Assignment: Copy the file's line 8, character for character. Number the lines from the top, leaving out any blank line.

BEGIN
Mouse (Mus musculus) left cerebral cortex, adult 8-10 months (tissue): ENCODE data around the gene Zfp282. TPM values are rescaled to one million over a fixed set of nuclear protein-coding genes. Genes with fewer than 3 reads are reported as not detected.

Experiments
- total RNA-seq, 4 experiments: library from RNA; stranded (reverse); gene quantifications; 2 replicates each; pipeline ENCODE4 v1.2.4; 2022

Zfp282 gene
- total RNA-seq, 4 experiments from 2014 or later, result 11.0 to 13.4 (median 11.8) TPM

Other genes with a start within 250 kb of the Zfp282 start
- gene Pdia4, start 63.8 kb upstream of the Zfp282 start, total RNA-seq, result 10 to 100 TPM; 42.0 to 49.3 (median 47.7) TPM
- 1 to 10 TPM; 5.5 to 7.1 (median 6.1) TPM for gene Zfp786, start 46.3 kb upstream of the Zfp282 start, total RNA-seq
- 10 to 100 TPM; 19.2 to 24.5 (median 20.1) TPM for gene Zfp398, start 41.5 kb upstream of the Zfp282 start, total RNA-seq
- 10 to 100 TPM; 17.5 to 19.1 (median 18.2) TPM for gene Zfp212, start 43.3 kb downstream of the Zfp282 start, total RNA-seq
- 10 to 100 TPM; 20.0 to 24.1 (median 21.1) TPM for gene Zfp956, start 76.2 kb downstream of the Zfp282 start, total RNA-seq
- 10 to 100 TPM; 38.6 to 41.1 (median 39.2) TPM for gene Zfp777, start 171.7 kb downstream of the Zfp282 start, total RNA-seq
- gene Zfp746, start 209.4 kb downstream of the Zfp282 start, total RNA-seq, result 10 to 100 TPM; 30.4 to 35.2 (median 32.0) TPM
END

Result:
- 1 to 10 TPM; 5.5 to 7.1 (median 6.1) TPM for gene Zfp786, start 46.3 kb upstream of the Zfp282 start, total RNA-seq